Filling Your Emotional Tank

Tips to Retain Your Self Compassion When the Daily Grind is Overwhelming

By Jessica Dancingheart, originally published in Boulder County Kids, Spring 2008

You’ve had a long day at work. You pick your children up from day care or school and they’re cranky, whiny and tired. You’re ready for some down time, to relax and the thought of having to do one more thing for someone else feels overwhelming. Your kids begin to ask things of you and don’t listen to what you have to say or what you want. Your partner is preoccupied with a project.

Like a car running out of coolant as its temperature rises and steam billows out, your frustration level goes up and up. What can you do to have more peace and connection in this moment?

There is some good news.  There are tools to help you transform your frustration and anger.  They are simple.  They help you develop a consciousness and awareness around needs.

Everyone is born with “needs consciousness,” an innate connection to our basic human needs. But through the process of acculturation to social morals and the learning of static languages, the needs consciousness goes away.

Instead of having the communication an infant has of that special whimper that says, “I’m hungry, can you give me some food?” static language leads to a judgment of a situation. Your expression of the need becomes distorted to justification, case-building, judgment, demand, diagnosis, or denial. The need for food becomes tragically distorted into something like, “You’re so selfish, can’t you see I am hungry? Get me the food!”

Just as we can translate our needs into life-alienating language, they can be translated back through a process like Nonviolent Communication (NVC).

NVC involves only four components that while simple, can be difficult to apply right away. Using them is like learning a new language. The first component involves identifying what is going on — making a clear observation of the situation you’re reacting to..

To apply this, pretend you are a camera looking in on the situation. You have arrived home and there are dishes in the sink from breakfast. There is laundry on the floor of the bedroom. The answering machine is blinking, indicating that you have

A judgment of this scene might be, “this house is a total wreck.” Yet when you connect with the actual facts — the clear and objective observation of the scene — you’re more equipped to handle the situation from a space of compassion, fairness, and connection to those around you. And, likely you’ll see the scene in a different way. You might find there are rooms that offer you the level of order you like. You might notice what you see is not as much of a wreck as you might have evaluated.

The next component of NVC is to identify how you are feeling. In the scene just described, you might be feeling overwhelmed, scattered or tired. The identification of the feeling is useful as it alerts you to what you need.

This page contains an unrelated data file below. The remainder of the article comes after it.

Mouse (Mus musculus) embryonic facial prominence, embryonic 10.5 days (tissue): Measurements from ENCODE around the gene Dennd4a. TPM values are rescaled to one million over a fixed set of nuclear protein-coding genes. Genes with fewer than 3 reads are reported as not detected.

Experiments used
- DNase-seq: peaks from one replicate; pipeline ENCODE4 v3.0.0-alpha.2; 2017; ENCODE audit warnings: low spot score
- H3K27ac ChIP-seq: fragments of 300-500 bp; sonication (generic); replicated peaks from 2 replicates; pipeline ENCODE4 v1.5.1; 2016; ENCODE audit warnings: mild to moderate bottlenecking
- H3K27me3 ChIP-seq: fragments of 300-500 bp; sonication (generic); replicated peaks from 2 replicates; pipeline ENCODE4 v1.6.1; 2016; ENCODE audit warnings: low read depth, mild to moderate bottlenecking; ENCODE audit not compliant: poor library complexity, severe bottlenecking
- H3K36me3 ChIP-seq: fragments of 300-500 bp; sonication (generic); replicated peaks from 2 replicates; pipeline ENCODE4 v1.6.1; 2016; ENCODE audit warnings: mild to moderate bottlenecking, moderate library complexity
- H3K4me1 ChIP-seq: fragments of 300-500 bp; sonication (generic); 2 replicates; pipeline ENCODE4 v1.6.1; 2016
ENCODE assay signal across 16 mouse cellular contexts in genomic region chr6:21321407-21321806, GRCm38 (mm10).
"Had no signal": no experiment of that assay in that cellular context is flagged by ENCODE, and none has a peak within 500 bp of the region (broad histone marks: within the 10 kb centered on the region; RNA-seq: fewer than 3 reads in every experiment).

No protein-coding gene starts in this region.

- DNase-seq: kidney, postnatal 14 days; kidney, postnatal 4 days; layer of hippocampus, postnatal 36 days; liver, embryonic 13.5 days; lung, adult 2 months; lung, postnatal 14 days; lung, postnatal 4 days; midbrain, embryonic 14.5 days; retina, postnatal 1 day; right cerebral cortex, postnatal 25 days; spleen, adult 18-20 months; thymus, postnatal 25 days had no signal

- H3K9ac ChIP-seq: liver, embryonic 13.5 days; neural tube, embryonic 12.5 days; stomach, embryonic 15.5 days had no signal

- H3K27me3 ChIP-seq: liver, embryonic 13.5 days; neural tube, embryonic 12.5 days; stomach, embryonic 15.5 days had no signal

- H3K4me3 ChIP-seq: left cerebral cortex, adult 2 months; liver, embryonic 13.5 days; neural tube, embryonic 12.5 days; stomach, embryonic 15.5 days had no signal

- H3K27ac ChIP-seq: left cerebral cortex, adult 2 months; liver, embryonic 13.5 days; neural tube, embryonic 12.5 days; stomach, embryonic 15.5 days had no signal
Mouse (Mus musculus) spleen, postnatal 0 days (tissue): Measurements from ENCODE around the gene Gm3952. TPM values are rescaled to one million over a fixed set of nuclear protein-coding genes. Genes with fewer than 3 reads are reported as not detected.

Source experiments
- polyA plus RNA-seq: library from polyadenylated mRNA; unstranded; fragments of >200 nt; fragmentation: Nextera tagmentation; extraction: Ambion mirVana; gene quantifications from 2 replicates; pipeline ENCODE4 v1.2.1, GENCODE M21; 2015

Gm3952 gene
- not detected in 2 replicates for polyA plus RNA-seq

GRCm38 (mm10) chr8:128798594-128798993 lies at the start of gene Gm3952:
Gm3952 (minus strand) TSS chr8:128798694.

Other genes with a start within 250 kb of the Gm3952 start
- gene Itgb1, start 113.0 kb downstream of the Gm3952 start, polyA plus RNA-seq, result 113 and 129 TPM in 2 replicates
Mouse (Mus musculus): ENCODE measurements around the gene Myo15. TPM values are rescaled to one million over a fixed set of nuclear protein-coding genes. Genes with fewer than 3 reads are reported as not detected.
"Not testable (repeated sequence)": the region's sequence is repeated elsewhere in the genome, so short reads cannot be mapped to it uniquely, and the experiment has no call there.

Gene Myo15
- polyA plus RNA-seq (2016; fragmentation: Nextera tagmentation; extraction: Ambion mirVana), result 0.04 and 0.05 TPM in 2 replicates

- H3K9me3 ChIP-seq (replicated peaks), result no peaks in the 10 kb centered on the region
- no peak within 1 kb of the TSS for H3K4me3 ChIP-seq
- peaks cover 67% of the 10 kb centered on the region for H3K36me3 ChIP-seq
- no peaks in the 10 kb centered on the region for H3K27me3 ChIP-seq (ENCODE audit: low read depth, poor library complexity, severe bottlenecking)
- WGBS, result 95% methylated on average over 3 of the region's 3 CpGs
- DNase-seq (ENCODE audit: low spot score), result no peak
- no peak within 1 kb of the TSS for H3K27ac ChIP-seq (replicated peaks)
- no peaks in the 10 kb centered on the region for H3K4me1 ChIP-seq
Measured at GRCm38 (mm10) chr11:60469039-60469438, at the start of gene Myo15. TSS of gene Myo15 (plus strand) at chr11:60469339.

The next component is identifying what you need. You might need some help, order, rest, solitude, support, connection, and/or understanding for what you are feeling.

The final component is to make a request that is positive, doable in the present that is likely to meet your need(s). Given the facts of your objective observation, what you feel in response, and the needs you connect to, you can more easily formulate a request that would fulfill your needs.

Your request might be an action step you take on your own, or something you would like from another person. Either way the options for your request are limited only by your creativity.

In this case, if you need connection and understanding, you might ask your partner to listen to you and reflect back what he/she heard. Or you might ask yourself to take 10 minutes to sit down, relax and connect with what is going on for you.. If you need order or support, you might ask yourself, where can I go now in my home to have some order? Or who can I call for help and support? Or you might ask yourself to pick up the laundry and move it to the laundry room, and to put the dishes in the dishwasher so you can have the order you crave.

Once you have used the four components to connect to yourself, and have noticed an internal shift in where you are focusing your attention or energy, you will likely find yourself in a place of fullness. Your emotional tank gets filled.

From this place, it also becomes easier to connect to what is going on in your child, your partner, your friends, your colleagues. Nine times out of ten, the needs you have are the same as the needs presenting themselves in others around you. When you connect at the needs level, you can trust that you are seen and valued. You also realize that valuing can come from anybody. And, peace and cooperation are an inevitable outcome.

VIew a list of Feelings and Needs We All Have

Jessica Dancingheart is a mother, peace activist and communication coach. She empowers individuals and communities with tools for reaching deep understanding and transcending limiting beliefs. She especially loves to see the light bulb spark when from that place of understanding and freedom, creative energy flows that opens possibilities for people giving and being received in what gives them most excitement and gratification as they serve themselves and others from a place of fullness. For more information visit email [email protected] or call (303) 589-8420.